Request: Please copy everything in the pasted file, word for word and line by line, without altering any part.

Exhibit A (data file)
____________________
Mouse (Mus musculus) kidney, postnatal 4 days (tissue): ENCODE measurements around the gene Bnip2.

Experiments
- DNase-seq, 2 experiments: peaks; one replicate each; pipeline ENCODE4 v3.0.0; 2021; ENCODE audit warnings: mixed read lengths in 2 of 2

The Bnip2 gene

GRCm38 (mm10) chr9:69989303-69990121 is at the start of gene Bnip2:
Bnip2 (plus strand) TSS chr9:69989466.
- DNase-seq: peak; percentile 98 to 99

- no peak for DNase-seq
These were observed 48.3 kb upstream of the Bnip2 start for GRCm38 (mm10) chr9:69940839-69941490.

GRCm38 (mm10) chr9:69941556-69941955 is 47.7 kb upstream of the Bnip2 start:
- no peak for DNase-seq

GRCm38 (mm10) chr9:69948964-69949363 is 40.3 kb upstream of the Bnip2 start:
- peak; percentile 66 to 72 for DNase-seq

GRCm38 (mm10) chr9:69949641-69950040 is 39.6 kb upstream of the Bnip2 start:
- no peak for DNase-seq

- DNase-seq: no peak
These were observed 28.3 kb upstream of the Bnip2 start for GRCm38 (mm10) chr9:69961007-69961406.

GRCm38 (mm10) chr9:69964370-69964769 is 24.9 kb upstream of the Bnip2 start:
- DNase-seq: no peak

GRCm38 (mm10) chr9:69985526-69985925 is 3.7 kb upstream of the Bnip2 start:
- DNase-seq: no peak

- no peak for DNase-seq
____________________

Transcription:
Mouse (Mus musculus) kidney, postnatal 4 days (tissue): ENCODE measurements around the gene Bnip2.

Experiments
- DNase-seq, 2 experiments: peaks; one replicate each; pipeline ENCODE4 v3.0.0; 2021; ENCODE audit warnings: mixed read lengths in 2 of 2

The Bnip2 gene

GRCm38 (mm10) chr9:69989303-69990121 is at the start of gene Bnip2:
Bnip2 (plus strand) TSS chr9:69989466.
- DNase-seq: peak; percentile 98 to 99

- no peak for DNase-seq
These were observed 48.3 kb upstream of the Bnip2 start for GRCm38 (mm10) chr9:69940839-69941490.

GRCm38 (mm10) chr9:69941556-69941955 is 47.7 kb upstream of the Bnip2 start:
- no peak for DNase-seq

GRCm38 (mm10) chr9:69948964-69949363 is 40.3 kb upstream of the Bnip2 start:
- peak; percentile 66 to 72 for DNase-seq

GRCm38 (mm10) chr9:69949641-69950040 is 39.6 kb upstream of the Bnip2 start:
- no peak for DNase-seq

- DNase-seq: no peak
These were observed 28.3 kb upstream of the Bnip2 start for GRCm38 (mm10) chr9:69961007-69961406.

GRCm38 (mm10) chr9:69964370-69964769 is 24.9 kb upstream of the Bnip2 start:
- DNase-seq: no peak

GRCm38 (mm10) chr9:69985526-69985925 is 3.7 kb upstream of the Bnip2 start:
- DNase-seq: no peak

- no peak for DNase-seq